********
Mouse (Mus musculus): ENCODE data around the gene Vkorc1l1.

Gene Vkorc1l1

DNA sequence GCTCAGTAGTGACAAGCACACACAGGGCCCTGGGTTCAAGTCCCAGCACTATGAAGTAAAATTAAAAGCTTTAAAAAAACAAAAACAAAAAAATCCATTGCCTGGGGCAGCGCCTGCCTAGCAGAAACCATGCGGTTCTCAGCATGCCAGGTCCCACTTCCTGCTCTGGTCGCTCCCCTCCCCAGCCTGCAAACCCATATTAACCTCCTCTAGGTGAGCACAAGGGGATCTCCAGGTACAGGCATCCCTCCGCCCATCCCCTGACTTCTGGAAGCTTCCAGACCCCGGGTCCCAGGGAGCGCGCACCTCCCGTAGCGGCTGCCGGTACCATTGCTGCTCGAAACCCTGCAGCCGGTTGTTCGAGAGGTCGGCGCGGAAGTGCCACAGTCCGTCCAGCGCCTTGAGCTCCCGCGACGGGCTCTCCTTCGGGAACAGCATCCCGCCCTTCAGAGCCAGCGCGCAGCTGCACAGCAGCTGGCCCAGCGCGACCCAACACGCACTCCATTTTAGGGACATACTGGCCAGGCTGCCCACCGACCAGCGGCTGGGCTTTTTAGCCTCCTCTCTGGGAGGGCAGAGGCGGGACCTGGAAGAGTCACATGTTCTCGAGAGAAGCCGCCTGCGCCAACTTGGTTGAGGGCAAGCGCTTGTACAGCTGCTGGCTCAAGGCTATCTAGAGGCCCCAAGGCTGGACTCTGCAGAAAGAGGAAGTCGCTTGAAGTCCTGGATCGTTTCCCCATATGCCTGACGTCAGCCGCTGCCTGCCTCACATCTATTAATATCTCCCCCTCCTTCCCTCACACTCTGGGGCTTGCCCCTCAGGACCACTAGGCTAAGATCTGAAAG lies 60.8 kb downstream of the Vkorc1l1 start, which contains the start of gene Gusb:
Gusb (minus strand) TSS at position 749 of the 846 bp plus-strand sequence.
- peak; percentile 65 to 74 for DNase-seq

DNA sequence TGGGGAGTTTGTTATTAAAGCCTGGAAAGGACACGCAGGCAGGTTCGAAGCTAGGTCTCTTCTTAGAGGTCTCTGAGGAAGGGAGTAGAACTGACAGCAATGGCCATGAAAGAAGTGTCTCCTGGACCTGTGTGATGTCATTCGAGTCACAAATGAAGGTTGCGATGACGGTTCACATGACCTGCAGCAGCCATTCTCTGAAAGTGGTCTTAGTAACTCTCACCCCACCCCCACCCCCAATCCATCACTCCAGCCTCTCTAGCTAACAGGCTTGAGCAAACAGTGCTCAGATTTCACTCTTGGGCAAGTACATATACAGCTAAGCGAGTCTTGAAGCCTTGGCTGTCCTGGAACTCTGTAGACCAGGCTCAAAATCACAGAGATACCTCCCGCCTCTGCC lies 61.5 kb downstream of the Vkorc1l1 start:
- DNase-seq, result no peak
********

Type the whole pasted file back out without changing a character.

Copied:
Mouse (Mus musculus): ENCODE data around the gene Vkorc1l1.

Gene Vkorc1l1

DNA sequence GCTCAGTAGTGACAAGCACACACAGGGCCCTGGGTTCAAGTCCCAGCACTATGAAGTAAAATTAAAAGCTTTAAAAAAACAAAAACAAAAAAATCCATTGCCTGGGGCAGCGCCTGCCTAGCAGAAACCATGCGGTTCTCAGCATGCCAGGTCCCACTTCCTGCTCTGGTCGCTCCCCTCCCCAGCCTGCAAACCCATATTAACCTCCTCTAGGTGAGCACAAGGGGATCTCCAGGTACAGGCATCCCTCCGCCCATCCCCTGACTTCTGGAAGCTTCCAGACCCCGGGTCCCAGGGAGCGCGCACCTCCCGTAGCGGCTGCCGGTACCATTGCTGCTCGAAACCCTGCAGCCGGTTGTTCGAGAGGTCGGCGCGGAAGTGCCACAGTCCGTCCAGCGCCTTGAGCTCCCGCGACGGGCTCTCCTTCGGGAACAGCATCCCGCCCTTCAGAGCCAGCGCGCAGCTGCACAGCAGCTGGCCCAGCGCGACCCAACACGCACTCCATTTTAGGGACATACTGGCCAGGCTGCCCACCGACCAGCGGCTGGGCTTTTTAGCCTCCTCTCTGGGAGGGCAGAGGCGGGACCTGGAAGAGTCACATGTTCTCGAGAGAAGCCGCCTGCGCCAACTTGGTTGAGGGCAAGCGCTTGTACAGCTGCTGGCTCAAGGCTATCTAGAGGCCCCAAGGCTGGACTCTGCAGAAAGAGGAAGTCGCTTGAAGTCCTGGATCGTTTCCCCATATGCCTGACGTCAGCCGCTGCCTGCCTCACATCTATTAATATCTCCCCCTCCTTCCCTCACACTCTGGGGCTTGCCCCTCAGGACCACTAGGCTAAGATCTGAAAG lies 60.8 kb downstream of the Vkorc1l1 start, which contains the start of gene Gusb:
Gusb (minus strand) TSS at position 749 of the 846 bp plus-strand sequence.
- peak; percentile 65 to 74 for DNase-seq

DNA sequence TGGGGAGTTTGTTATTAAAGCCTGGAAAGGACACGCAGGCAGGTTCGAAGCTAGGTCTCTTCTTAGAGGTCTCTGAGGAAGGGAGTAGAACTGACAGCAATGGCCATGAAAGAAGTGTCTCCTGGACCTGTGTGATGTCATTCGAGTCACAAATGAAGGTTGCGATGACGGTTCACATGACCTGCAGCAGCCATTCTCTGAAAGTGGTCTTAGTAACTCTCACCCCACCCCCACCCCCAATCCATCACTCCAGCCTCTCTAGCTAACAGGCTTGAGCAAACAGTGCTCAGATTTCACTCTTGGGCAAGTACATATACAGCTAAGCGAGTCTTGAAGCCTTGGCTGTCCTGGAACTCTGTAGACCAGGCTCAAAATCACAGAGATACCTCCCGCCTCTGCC lies 61.5 kb downstream of the Vkorc1l1 start:
- DNase-seq, result no peak